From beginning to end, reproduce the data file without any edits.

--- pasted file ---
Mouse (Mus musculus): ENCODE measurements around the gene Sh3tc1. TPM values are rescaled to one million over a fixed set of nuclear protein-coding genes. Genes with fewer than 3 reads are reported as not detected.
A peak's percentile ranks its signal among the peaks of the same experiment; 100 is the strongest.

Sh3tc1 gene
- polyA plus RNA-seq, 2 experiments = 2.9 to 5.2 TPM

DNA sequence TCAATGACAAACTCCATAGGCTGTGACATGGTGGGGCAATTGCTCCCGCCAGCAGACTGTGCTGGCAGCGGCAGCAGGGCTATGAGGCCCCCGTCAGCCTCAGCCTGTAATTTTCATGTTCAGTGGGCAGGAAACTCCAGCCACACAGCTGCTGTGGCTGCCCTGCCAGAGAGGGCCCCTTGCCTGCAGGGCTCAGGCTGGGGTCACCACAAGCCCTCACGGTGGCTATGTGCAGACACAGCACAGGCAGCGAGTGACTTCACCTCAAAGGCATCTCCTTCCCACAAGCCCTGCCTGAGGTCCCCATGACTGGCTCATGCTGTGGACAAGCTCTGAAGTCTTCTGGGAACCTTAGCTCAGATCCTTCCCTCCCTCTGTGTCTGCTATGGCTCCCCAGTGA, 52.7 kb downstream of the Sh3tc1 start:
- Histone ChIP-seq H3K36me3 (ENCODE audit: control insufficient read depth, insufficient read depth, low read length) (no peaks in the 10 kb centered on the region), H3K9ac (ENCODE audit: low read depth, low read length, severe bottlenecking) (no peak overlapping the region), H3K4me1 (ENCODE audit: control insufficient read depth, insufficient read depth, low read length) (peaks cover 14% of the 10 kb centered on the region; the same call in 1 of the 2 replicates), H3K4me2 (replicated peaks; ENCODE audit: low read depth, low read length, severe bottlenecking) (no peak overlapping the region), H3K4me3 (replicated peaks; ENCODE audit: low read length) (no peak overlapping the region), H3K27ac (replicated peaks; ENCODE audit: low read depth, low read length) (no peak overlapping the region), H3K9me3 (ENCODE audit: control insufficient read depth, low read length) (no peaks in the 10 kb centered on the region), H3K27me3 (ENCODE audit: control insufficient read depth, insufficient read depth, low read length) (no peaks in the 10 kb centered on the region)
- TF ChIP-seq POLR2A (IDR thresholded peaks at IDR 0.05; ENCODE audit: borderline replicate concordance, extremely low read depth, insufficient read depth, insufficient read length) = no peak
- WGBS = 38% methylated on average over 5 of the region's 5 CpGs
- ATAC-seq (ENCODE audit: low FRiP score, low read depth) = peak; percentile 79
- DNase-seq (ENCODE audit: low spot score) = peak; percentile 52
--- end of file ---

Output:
Mouse (Mus musculus): ENCODE measurements around the gene Sh3tc1. TPM values are rescaled to one million over a fixed set of nuclear protein-coding genes. Genes with fewer than 3 reads are reported as not detected.
A peak's percentile ranks its signal among the peaks of the same experiment; 100 is the strongest.

Sh3tc1 gene
- polyA plus RNA-seq, 2 experiments = 2.9 to 5.2 TPM

DNA sequence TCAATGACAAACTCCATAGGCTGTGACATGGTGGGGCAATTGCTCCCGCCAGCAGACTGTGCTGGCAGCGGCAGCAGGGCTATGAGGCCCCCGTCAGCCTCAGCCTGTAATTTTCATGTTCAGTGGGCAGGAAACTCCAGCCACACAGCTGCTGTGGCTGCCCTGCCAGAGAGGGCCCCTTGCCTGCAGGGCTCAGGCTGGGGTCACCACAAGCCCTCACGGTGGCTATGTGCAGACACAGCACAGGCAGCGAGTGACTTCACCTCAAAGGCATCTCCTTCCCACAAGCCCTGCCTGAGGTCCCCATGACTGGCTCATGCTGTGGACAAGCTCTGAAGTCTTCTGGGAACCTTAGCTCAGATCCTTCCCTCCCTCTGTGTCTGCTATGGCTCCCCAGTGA, 52.7 kb downstream of the Sh3tc1 start:
- Histone ChIP-seq H3K36me3 (ENCODE audit: control insufficient read depth, insufficient read depth, low read length) (no peaks in the 10 kb centered on the region), H3K9ac (ENCODE audit: low read depth, low read length, severe bottlenecking) (no peak overlapping the region), H3K4me1 (ENCODE audit: control insufficient read depth, insufficient read depth, low read length) (peaks cover 14% of the 10 kb centered on the region; the same call in 1 of the 2 replicates), H3K4me2 (replicated peaks; ENCODE audit: low read depth, low read length, severe bottlenecking) (no peak overlapping the region), H3K4me3 (replicated peaks; ENCODE audit: low read length) (no peak overlapping the region), H3K27ac (replicated peaks; ENCODE audit: low read depth, low read length) (no peak overlapping the region), H3K9me3 (ENCODE audit: control insufficient read depth, low read length) (no peaks in the 10 kb centered on the region), H3K27me3 (ENCODE audit: control insufficient read depth, insufficient read depth, low read length) (no peaks in the 10 kb centered on the region)
- TF ChIP-seq POLR2A (IDR thresholded peaks at IDR 0.05; ENCODE audit: borderline replicate concordance, extremely low read depth, insufficient read depth, insufficient read length) = no peak
- WGBS = 38% methylated on average over 5 of the region's 5 CpGs
- ATAC-seq (ENCODE audit: low FRiP score, low read depth) = peak; percentile 79
- DNase-seq (ENCODE audit: low spot score) = peak; percentile 52